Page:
The first big thing was that my work was shown in the Royal Society of Portrait Painters annual exhibition in May. That makes two years running. I had a shoe-in this year because I was shortlisted for the Bulldog Bursary last year, and therefore didn’t have to go through the selection process. My painting was of my partner Heather. At 100 cm x 50 cm, it’s my biggest picture yet, although still not that big in the grand scheme of things. It took a lot of scraping off and repainting to get right, as errors seem to get amplified at increased scales. It worked out OK in the end though, I think.

'Heather' 100 x 50 cm, oil on canvas

‘Heather’ 100 x 50 cm, oil on canvas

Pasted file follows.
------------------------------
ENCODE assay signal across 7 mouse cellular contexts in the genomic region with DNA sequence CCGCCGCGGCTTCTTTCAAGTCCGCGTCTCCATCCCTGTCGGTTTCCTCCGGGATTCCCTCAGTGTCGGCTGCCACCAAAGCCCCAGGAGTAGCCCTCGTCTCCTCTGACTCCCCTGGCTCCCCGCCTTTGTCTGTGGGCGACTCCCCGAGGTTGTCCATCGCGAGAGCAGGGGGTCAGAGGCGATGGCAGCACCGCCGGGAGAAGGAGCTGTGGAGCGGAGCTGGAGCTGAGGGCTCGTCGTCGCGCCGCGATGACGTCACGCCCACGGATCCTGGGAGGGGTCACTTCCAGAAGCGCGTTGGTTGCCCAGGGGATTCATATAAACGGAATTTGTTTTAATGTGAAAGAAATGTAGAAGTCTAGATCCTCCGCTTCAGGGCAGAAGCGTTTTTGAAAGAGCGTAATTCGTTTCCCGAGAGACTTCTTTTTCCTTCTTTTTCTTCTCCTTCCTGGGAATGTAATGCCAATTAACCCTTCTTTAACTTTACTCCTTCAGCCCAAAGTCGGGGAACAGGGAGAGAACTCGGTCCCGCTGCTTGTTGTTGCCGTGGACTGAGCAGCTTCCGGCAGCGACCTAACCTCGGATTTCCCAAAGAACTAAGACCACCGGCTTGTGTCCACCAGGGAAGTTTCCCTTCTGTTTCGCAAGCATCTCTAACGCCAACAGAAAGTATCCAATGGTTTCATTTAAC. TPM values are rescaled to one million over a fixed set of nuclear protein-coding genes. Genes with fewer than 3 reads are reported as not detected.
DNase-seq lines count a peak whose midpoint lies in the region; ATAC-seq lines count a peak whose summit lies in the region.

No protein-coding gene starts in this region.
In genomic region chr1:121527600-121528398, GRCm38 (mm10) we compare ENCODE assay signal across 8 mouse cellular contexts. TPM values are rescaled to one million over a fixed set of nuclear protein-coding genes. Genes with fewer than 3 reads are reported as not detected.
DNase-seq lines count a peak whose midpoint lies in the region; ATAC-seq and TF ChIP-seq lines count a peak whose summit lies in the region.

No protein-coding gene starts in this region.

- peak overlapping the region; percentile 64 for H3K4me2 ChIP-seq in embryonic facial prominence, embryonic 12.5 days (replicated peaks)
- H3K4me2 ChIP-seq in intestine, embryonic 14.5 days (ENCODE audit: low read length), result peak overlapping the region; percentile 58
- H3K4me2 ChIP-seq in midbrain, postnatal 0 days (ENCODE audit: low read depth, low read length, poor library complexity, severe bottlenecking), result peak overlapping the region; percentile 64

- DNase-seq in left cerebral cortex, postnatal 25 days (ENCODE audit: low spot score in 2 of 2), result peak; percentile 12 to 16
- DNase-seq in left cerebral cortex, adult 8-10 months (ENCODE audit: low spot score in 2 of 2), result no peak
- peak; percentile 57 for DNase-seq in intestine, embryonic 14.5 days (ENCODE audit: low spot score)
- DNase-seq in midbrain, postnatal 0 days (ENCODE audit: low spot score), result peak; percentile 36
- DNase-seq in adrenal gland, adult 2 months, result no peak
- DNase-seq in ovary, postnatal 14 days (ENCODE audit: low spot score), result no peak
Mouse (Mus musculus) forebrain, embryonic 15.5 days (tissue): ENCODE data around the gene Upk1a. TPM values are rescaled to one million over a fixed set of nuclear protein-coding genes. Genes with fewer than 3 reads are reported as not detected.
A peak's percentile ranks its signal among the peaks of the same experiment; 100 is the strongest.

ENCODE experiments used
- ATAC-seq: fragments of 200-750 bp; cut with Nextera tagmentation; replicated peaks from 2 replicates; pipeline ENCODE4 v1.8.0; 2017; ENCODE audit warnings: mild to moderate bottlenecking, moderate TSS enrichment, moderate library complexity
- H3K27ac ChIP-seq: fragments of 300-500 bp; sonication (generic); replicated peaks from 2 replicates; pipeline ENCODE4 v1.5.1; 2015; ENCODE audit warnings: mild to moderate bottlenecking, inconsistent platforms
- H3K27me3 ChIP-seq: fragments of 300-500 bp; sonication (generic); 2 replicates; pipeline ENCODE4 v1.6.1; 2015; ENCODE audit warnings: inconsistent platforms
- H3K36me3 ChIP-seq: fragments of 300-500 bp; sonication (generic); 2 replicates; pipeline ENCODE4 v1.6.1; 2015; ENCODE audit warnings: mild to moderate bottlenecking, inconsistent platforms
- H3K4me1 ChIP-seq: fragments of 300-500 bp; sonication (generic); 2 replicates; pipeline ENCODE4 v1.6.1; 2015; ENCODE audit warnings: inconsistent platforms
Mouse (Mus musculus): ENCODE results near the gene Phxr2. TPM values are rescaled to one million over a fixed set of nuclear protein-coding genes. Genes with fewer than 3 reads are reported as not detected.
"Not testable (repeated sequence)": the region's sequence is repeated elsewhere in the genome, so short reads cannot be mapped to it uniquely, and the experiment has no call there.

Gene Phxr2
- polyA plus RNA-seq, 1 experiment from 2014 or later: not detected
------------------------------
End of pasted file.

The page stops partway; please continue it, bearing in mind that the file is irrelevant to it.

More recently, I received an amazing offer to study figure painting for one month in Florence, which is where I am now. A couple of months ago I decided to take a punt on entering the Summer Scholarship Competition for the Florence Academy, thinking I had very little hope of winning, but that I might have an outside chance of making the list of finalists. As the 14 finalists were announced, one by one on Facebook, and they all turned out to be pretty amazing, I recalibrated my expectations accordingly. So it was a bit of a shock when my portrait of Heather popped up on their page, identifying me as finalist number 12. I was stoked, but still didn’t expect to win and I didn’t. The winner was Guillermo Perez from Spain, who had submitted three amazing figure and portrait drawings. However, the judging was obviously a close-run thing, because shortly after the winner was announced, another announcement was made: Due to the high standard of entries this year, the school had decided to set up special figure painting course for all the remaining finalists. After selling a kidney on eBay to pay for accommodation, etc., I jumped at the chance. And here I am.